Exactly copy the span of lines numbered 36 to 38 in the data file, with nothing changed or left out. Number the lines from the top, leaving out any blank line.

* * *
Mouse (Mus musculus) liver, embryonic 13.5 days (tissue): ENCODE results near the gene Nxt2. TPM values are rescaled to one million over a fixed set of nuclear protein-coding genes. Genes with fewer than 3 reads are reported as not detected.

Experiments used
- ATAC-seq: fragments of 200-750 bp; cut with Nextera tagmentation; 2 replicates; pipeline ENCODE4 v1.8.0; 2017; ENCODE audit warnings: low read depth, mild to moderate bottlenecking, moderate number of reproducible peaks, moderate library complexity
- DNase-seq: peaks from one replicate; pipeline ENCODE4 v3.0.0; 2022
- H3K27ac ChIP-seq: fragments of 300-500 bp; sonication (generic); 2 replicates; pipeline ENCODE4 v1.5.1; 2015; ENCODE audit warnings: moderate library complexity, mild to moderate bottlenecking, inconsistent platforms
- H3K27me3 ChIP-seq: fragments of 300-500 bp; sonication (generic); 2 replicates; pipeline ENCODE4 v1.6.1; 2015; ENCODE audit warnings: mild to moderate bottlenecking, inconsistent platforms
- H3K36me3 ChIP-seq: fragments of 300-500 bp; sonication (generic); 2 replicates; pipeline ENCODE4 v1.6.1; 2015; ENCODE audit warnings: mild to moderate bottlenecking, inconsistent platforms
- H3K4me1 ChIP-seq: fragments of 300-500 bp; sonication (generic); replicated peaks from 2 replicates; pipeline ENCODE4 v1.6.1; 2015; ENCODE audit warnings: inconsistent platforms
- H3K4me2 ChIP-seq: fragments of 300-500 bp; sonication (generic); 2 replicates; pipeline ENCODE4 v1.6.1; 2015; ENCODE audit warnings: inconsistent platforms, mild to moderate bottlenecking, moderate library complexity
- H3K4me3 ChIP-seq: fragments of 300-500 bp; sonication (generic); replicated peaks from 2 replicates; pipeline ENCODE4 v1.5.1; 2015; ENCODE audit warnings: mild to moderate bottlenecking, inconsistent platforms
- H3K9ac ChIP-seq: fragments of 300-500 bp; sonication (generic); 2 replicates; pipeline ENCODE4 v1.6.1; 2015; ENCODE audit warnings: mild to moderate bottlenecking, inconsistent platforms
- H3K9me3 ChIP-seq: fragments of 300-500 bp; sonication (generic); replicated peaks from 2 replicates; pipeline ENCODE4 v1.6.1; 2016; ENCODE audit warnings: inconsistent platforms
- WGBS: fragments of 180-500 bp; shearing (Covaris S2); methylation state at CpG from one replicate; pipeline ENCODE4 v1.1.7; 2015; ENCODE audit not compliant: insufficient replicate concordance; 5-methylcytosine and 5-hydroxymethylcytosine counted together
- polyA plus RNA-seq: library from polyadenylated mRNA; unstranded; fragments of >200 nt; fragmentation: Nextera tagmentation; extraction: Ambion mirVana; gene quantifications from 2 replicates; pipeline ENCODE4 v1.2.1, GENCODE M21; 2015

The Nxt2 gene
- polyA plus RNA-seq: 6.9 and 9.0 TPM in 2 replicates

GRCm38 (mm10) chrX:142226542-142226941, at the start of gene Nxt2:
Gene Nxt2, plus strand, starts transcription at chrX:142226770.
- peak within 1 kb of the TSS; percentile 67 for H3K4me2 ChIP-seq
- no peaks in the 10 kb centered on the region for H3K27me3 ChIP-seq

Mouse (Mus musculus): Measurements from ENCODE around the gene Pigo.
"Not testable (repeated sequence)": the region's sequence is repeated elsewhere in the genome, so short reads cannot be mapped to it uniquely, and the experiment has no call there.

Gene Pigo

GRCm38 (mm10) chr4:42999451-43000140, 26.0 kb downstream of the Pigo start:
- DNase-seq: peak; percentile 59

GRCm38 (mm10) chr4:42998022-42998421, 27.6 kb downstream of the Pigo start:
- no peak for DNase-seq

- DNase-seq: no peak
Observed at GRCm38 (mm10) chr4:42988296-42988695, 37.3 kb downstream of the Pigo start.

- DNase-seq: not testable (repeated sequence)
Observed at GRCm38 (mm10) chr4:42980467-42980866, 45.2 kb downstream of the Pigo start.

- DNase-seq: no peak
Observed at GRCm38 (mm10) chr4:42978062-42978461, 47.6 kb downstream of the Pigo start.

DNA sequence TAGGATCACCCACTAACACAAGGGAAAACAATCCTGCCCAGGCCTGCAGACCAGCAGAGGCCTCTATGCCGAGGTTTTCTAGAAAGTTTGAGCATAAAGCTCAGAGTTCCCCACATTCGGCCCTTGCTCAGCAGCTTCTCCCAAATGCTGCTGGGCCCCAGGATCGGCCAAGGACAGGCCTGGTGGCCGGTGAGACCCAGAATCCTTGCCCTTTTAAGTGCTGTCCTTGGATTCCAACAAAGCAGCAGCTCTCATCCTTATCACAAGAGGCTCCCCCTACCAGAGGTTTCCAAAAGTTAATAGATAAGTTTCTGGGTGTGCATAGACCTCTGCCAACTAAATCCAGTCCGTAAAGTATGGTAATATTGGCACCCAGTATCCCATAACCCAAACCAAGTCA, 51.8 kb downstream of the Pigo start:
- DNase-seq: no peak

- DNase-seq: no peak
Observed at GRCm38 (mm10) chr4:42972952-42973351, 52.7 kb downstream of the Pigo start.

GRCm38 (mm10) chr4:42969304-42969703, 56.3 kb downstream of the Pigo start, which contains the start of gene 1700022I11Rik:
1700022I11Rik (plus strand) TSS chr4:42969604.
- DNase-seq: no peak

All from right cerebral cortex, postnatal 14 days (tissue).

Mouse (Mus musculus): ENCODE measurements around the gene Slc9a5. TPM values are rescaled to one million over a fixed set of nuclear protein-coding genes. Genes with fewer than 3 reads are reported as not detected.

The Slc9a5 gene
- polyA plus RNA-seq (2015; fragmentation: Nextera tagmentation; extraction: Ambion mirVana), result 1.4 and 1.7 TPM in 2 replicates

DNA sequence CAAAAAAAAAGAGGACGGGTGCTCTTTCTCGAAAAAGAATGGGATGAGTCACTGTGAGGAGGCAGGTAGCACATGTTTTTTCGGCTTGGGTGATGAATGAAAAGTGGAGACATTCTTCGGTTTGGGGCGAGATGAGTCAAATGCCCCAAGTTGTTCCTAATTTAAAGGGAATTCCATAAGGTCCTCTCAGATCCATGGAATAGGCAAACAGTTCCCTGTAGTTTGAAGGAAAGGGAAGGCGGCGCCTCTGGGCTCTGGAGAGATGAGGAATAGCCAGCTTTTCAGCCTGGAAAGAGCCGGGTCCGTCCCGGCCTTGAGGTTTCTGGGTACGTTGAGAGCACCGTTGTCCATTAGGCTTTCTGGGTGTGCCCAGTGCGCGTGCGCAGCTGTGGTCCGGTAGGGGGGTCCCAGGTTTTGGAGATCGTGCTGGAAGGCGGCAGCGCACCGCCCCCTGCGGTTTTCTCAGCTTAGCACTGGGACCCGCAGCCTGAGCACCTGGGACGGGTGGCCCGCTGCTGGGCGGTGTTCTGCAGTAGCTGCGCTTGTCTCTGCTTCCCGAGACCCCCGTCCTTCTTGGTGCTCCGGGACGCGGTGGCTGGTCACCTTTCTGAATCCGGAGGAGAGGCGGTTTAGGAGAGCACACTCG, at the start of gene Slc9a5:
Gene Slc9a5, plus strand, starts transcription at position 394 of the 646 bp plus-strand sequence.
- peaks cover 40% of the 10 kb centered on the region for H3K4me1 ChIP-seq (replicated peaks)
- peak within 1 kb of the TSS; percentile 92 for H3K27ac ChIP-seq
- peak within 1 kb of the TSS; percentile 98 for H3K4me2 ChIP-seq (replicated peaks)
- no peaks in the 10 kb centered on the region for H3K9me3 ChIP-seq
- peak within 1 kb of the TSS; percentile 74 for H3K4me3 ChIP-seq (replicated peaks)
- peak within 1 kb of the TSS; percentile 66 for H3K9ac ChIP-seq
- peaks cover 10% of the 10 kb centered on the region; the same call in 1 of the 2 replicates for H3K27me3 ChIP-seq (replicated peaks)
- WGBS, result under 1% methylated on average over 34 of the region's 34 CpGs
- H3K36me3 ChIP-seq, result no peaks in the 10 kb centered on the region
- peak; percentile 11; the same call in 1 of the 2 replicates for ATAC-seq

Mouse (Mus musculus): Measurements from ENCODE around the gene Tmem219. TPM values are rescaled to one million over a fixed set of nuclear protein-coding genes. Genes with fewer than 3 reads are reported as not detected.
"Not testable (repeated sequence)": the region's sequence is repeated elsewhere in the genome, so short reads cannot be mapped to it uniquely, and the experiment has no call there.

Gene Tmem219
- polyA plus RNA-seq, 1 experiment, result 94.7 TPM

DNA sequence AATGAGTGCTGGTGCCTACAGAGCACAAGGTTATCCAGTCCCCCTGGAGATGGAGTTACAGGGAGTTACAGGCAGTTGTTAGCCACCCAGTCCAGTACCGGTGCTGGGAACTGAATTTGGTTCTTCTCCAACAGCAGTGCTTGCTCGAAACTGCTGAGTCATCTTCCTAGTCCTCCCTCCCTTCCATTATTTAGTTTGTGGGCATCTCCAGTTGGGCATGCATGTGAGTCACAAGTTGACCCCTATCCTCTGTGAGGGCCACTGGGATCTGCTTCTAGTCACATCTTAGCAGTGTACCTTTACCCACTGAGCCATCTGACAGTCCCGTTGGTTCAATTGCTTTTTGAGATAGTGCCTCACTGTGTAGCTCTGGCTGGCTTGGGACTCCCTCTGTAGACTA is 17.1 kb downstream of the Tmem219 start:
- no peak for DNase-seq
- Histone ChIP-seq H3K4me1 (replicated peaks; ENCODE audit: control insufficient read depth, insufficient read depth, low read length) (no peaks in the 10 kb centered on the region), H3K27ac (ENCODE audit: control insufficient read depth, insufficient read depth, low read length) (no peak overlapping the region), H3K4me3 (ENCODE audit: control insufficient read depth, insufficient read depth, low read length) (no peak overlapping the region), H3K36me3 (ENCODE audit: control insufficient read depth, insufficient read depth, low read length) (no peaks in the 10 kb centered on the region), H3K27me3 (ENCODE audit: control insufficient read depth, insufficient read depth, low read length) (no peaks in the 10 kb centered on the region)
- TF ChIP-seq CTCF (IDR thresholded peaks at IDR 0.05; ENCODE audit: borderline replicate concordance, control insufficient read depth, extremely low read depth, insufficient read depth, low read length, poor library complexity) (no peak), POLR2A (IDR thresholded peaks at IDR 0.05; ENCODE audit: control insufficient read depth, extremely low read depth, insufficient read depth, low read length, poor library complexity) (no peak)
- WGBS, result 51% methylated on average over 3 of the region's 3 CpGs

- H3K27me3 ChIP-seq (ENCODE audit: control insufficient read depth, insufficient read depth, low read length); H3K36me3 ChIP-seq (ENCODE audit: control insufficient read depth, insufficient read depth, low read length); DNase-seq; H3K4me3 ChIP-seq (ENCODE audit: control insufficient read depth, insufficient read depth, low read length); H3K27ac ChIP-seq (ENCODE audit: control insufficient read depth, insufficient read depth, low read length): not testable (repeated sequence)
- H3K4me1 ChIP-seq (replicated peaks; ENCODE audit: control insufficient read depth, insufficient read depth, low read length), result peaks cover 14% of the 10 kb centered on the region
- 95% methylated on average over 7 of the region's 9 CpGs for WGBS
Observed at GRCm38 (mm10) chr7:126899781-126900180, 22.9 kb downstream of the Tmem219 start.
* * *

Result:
- DNase-seq: no peak
Observed at GRCm38 (mm10) chr4:42972952-42973351, 52.7 kb downstream of the Pigo start.

GRCm38 (mm10) chr4:42969304-42969703, 56.3 kb downstream of the Pigo start, which contains the start of gene 1700022I11Rik: